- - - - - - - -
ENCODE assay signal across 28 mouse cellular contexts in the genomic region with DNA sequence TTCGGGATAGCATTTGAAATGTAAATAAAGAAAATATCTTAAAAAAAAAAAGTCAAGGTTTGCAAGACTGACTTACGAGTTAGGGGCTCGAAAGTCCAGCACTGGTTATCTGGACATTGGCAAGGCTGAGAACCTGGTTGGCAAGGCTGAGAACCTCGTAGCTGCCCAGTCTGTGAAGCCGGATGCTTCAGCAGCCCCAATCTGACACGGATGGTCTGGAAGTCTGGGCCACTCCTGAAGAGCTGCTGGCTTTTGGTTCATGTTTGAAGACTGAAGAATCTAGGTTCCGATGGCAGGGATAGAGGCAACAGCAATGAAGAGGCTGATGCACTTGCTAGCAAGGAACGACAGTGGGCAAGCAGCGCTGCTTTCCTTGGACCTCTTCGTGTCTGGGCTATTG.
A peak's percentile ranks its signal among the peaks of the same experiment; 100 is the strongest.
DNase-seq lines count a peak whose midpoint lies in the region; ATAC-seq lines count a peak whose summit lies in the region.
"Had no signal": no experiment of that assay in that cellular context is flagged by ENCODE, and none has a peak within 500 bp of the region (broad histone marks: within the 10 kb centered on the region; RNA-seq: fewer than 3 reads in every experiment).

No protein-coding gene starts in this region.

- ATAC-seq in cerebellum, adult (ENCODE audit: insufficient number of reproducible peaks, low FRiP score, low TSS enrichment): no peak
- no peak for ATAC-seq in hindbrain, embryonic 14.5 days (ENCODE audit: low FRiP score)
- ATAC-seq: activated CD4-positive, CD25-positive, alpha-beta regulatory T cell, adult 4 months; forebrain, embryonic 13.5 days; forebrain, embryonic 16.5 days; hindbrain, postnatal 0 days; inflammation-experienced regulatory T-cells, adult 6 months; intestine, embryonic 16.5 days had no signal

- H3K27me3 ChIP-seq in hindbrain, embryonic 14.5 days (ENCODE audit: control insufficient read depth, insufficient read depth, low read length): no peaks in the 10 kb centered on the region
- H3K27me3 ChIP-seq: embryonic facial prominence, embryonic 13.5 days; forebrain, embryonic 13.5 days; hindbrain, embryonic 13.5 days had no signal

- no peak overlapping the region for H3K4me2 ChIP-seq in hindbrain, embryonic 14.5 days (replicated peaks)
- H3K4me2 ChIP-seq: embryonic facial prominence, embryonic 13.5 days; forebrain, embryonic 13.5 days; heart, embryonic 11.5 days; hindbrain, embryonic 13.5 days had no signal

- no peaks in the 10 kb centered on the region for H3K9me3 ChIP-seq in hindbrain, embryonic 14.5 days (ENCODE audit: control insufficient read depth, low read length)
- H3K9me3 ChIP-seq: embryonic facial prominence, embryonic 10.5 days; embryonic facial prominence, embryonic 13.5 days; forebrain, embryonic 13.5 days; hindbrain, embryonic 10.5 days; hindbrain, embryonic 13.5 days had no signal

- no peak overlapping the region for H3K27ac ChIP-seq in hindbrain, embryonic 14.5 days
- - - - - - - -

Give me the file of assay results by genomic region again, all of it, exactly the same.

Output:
ENCODE assay signal across 28 mouse cellular contexts in the genomic region with DNA sequence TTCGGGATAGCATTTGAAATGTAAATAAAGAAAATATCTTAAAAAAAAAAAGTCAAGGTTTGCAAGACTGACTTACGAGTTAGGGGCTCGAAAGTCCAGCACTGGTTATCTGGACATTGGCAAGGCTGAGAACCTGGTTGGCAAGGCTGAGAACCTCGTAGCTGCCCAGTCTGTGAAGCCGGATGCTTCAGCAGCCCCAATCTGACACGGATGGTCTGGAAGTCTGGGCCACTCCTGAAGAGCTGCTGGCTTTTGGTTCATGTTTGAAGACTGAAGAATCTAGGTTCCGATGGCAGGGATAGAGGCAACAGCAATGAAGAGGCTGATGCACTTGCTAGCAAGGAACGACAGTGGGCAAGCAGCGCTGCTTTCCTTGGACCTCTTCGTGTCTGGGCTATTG.
A peak's percentile ranks its signal among the peaks of the same experiment; 100 is the strongest.
DNase-seq lines count a peak whose midpoint lies in the region; ATAC-seq lines count a peak whose summit lies in the region.
"Had no signal": no experiment of that assay in that cellular context is flagged by ENCODE, and none has a peak within 500 bp of the region (broad histone marks: within the 10 kb centered on the region; RNA-seq: fewer than 3 reads in every experiment).

No protein-coding gene starts in this region.

- ATAC-seq in cerebellum, adult (ENCODE audit: insufficient number of reproducible peaks, low FRiP score, low TSS enrichment): no peak
- no peak for ATAC-seq in hindbrain, embryonic 14.5 days (ENCODE audit: low FRiP score)
- ATAC-seq: activated CD4-positive, CD25-positive, alpha-beta regulatory T cell, adult 4 months; forebrain, embryonic 13.5 days; forebrain, embryonic 16.5 days; hindbrain, postnatal 0 days; inflammation-experienced regulatory T-cells, adult 6 months; intestine, embryonic 16.5 days had no signal

- H3K27me3 ChIP-seq in hindbrain, embryonic 14.5 days (ENCODE audit: control insufficient read depth, insufficient read depth, low read length): no peaks in the 10 kb centered on the region
- H3K27me3 ChIP-seq: embryonic facial prominence, embryonic 13.5 days; forebrain, embryonic 13.5 days; hindbrain, embryonic 13.5 days had no signal

- no peak overlapping the region for H3K4me2 ChIP-seq in hindbrain, embryonic 14.5 days (replicated peaks)
- H3K4me2 ChIP-seq: embryonic facial prominence, embryonic 13.5 days; forebrain, embryonic 13.5 days; heart, embryonic 11.5 days; hindbrain, embryonic 13.5 days had no signal

- no peaks in the 10 kb centered on the region for H3K9me3 ChIP-seq in hindbrain, embryonic 14.5 days (ENCODE audit: control insufficient read depth, low read length)
- H3K9me3 ChIP-seq: embryonic facial prominence, embryonic 10.5 days; embryonic facial prominence, embryonic 13.5 days; forebrain, embryonic 13.5 days; hindbrain, embryonic 10.5 days; hindbrain, embryonic 13.5 days had no signal

- no peak overlapping the region for H3K27ac ChIP-seq in hindbrain, embryonic 14.5 days